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HomeEatRUMDive into Luxury: Cane Island Nicaragua 16 Year Rum Review

Dive into Luxury: Cane Island Nicaragua 16 Year Rum Review

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We’ve recently become fans of Cane Island rums, giving their Venezuela and El Salvador blends 4 out of 5 in recent reviews. Most of the Cane Island rums offered locally have an age range of 3 – 8 years, so when we saw a Limited Edition Cane Island Nicaragua, aged 16 years and finished in Cognac Casks, we were all in.

Behind the Brand

The company behind Cane Island is Infinity Spirits, a rum branding company from Rotterdam, Netherlands. They help companies create a brand that fills “…the gap between private labels and well-known rum brands…” Cane Island chooses countries with “a long history in rum production, with their styles and traditions.” Depending on the partnerships they have created in those countries, the rum is branded as a “Single Island,” meaning from multiple distilleries on the island or a “Single Estate” from only one distillery. All rums are tropically aged locally in wooden casks, allowing the heat of the Caribbean to intensify the interaction between the rum and the wood.

Nicaraguan Sugar Cane Legacy:

Nicaragua’s sugar cane history dates back to the Spanish colonial era of the 16th century. By the end of the 19th century, sugarcane represented a significant part of the country’s economy. The rich volcanic soil, consistent tropical temperatures, and a modest rainy season produce the growing conditions ideal for sugarcane. The first distillery in Nicaragua was built in 1890 at the base of the San Cristobal volcano, the tallest and most active volcano in Nicaragua. Today, that distillery is known as Compañia Licorera, home to two of Nicaragua’s emblematic brands, Mombacho and Flor de Cana.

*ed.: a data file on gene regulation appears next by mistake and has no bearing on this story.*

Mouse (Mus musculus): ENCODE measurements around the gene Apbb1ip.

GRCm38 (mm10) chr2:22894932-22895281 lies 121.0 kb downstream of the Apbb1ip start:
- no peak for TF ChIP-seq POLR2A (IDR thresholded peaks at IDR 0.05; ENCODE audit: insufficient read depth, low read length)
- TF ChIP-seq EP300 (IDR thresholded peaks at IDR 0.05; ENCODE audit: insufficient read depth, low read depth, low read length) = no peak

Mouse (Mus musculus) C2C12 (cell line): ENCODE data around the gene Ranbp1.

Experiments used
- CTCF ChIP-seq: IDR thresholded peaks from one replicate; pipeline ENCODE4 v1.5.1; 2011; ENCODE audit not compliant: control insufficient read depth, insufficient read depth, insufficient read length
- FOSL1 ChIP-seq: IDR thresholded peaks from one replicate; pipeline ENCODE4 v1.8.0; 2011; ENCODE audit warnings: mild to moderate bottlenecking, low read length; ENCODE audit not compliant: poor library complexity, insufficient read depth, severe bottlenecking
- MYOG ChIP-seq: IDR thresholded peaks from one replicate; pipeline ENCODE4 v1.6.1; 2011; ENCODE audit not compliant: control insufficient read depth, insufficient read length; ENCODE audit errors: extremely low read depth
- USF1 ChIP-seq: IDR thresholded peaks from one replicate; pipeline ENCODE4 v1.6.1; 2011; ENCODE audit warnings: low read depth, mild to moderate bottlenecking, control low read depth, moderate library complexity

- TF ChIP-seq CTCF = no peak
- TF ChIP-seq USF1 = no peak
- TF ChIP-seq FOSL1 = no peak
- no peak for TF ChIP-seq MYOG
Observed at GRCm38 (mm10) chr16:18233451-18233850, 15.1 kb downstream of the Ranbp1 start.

Evaluating the Limited Edition:

Cane Island Nicaragua Limited Edition, aged 16 years, is listed as a Single Estate, using rums from only one distillery. The rum is distilled in a column still using a molasses base, then tropically aged (locally) for up to 16 years in white oak casks. It is then finished in handpicked cognac barrels. It’s not clear if the finishing is in Nicaragua. The rum is bottled in Amsterdam by Infinity Spirits.

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Tasting Notes:

The thick, dark amber color clings to the glass, leaving long, slow lacing. The nose is smooth and full of fruit, revealing candied cherry, papaya, and mango. The sip is heavy, coating the entire palate and then depositing the sweet fruit on the front of the palate while a spice develops on the roof of the mouth. Once we swallow, the spice follows while leaving the fruit on the front of the palate. The spice, possibly from the oak casks, carries to the finish, leaving us to continue to enjoy the fruit on the palate. The spice smooths out, leaving a long and satisfying finish. We continue back for more to experience the tale of two rums again. It doesn’t disappoint.


Cane Island Nicaragua 16 Limited Edition pulls many notes from the cognac casks. It is no coincidence that Compañia Licorera is home to Flora de Cana. At $45/bottle, Cane Island rivals our review of Flora de Cana.

4.5 of 5

About Clint and Terry: We have sampled many a dram over our 33 years of marriage and quite often we don’t fully agree. Could be the difference is male/female taste buds. Or, somebody is just wrong.

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